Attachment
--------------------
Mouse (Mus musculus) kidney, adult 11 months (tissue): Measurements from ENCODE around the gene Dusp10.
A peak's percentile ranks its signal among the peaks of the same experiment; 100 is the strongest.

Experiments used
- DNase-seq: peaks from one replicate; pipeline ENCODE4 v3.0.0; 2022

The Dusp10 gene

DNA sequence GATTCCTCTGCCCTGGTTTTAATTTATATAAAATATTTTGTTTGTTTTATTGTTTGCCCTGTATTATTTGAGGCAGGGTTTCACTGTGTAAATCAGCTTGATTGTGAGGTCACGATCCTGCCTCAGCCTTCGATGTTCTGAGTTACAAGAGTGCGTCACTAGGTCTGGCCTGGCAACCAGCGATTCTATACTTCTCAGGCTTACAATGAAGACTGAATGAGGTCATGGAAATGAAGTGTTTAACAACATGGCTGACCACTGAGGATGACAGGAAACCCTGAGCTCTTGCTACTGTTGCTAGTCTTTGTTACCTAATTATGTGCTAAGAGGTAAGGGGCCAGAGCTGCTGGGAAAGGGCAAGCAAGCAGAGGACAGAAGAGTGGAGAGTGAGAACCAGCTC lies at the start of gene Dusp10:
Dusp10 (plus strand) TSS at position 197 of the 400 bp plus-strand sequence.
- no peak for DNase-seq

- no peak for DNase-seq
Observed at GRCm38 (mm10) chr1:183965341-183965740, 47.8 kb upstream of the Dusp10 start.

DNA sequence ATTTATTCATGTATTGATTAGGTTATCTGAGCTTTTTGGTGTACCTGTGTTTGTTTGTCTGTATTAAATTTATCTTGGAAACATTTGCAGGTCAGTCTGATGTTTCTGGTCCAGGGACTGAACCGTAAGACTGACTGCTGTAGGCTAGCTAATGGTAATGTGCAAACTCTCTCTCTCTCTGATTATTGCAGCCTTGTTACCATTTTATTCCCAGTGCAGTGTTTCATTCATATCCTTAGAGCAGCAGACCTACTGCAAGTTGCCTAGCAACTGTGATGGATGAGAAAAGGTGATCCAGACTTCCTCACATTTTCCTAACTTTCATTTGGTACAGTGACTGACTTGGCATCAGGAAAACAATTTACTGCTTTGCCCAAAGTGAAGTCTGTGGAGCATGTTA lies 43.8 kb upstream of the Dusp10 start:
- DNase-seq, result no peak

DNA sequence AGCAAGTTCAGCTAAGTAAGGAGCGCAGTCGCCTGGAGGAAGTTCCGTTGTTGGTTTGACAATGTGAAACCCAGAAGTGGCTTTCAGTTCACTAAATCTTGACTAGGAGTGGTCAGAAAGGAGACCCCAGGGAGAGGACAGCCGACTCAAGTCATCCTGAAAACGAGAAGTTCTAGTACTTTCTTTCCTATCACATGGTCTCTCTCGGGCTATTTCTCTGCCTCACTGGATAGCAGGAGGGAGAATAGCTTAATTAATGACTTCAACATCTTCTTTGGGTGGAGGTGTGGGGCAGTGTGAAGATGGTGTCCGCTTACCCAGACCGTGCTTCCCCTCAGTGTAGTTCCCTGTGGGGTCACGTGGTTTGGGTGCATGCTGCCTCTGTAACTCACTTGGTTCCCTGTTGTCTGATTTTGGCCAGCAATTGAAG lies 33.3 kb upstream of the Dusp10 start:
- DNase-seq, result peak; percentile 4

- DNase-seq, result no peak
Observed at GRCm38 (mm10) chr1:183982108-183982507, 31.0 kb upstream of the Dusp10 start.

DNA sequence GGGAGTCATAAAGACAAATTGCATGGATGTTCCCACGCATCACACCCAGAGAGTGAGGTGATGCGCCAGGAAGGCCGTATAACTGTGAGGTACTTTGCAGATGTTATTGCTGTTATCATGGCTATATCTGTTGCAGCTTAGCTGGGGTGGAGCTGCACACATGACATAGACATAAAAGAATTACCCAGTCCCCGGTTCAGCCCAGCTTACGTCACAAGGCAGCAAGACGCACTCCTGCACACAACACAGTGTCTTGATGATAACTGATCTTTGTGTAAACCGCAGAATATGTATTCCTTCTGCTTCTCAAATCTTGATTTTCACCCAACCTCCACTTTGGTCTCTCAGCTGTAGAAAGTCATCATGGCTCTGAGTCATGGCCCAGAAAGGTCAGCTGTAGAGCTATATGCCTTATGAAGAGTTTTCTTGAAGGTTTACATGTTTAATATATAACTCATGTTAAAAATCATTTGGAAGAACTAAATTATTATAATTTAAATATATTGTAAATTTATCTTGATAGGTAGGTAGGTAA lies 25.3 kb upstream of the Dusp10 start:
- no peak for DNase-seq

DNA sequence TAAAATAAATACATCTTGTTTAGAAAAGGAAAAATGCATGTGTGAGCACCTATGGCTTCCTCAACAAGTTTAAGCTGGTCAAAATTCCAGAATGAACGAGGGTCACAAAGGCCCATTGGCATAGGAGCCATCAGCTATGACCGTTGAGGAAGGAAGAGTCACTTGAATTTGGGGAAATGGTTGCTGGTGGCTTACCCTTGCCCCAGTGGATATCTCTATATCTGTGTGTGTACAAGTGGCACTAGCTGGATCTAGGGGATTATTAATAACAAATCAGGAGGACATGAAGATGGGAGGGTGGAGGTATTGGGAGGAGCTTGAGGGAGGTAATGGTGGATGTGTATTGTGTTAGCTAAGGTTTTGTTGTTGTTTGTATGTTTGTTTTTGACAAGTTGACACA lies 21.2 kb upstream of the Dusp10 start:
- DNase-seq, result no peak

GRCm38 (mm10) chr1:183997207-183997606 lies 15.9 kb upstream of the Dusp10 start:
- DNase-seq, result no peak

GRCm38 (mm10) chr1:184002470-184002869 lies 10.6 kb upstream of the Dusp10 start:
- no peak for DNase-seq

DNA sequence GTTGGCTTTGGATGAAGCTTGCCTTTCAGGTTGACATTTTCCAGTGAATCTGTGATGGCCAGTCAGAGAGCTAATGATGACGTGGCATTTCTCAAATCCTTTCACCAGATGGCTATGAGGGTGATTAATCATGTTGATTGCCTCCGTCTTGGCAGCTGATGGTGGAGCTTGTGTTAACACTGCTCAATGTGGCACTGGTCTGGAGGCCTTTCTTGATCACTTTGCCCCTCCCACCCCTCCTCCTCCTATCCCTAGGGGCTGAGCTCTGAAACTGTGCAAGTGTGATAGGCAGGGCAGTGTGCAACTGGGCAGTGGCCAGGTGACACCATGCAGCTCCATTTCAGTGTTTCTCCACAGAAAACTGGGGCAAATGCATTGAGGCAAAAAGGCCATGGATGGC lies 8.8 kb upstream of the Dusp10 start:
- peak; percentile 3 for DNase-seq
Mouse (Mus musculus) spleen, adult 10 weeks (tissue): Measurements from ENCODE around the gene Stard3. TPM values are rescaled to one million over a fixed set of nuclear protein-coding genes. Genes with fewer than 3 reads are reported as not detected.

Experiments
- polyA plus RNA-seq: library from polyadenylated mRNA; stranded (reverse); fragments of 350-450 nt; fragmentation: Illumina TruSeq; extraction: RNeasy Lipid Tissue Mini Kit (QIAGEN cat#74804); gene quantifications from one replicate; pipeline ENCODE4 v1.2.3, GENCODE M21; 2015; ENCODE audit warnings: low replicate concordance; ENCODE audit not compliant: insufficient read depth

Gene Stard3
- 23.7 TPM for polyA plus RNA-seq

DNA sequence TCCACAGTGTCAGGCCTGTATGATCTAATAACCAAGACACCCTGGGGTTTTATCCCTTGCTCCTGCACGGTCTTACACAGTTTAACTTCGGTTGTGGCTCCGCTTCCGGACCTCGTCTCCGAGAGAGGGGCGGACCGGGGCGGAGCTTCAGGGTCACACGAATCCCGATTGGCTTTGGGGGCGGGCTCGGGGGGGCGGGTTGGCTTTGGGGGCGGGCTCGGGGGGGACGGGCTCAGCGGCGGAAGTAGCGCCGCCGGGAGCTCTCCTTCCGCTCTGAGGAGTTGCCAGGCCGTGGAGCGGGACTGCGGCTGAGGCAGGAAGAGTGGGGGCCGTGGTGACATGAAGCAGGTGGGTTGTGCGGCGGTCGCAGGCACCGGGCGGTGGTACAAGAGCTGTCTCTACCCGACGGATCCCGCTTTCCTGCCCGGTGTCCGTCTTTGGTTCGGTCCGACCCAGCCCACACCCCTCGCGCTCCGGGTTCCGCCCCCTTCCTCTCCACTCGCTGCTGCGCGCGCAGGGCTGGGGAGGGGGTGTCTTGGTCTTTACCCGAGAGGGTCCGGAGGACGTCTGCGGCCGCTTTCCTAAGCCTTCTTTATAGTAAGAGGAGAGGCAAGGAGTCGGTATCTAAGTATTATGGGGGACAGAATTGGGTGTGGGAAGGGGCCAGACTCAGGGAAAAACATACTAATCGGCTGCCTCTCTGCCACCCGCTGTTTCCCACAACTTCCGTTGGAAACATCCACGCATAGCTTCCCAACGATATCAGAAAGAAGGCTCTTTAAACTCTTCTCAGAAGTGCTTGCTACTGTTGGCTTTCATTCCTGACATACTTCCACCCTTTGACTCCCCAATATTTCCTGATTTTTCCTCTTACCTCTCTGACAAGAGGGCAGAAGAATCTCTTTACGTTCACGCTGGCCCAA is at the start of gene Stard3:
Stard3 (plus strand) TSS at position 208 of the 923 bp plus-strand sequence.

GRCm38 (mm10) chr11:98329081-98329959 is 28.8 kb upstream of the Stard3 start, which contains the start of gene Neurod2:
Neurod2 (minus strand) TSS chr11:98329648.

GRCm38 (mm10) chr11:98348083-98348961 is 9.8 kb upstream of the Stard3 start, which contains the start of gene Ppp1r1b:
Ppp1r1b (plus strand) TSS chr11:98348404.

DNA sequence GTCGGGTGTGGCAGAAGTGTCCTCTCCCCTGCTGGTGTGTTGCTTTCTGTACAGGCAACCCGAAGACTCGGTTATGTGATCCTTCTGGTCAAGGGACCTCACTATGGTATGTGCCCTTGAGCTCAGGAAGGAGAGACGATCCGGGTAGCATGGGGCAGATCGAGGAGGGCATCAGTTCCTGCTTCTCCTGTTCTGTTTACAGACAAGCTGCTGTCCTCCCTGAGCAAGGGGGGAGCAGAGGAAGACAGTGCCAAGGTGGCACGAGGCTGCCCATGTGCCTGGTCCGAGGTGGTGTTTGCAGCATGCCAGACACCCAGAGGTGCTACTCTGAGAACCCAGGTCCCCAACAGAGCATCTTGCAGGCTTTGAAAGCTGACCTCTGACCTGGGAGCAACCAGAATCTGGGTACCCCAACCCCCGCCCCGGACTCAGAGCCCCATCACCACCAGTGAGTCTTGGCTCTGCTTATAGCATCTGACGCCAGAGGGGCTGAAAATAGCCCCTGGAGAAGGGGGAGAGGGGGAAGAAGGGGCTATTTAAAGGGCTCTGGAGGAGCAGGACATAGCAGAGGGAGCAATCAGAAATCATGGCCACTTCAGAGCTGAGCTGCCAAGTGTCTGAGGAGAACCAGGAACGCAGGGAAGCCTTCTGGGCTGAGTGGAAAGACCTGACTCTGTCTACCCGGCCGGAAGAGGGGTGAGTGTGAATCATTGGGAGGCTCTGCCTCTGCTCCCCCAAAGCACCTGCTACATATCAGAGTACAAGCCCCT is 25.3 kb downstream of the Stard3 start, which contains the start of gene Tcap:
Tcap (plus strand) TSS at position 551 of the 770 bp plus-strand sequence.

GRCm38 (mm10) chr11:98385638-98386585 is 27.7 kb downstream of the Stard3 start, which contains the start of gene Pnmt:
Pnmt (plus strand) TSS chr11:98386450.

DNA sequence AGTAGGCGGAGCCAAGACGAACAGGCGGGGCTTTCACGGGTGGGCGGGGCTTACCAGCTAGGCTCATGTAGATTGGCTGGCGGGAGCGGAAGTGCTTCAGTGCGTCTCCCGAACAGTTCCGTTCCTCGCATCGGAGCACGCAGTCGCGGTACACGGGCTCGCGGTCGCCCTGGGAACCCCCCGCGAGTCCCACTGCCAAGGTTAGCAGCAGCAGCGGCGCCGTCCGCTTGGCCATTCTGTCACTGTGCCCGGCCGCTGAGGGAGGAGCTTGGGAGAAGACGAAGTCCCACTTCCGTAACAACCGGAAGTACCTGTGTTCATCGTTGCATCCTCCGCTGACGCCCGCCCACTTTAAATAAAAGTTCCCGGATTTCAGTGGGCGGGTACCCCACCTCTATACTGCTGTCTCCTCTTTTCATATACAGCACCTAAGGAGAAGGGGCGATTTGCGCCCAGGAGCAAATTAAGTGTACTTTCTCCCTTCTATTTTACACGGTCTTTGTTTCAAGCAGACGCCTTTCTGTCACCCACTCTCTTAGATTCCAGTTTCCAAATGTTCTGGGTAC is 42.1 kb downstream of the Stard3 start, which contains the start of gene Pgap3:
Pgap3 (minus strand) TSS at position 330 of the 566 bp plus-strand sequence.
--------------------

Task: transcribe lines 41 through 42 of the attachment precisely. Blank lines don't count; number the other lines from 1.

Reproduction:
Pnmt (plus strand) TSS chr11:98386450.

DNA sequence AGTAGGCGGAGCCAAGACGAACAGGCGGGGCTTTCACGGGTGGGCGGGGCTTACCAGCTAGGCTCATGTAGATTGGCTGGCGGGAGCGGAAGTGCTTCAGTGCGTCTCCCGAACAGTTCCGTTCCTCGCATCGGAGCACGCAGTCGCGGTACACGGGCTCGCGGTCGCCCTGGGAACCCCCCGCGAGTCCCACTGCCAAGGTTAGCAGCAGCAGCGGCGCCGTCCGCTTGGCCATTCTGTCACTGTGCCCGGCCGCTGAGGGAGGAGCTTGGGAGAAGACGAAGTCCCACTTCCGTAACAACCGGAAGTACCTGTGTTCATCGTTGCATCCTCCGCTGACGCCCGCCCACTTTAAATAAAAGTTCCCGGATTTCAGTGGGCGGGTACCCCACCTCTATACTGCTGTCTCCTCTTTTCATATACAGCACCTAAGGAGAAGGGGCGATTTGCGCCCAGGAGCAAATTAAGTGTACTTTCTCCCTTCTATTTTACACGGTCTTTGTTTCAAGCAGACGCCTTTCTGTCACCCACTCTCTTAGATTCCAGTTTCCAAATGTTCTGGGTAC is 42.1 kb downstream of the Stard3 start, which contains the start of gene Pgap3: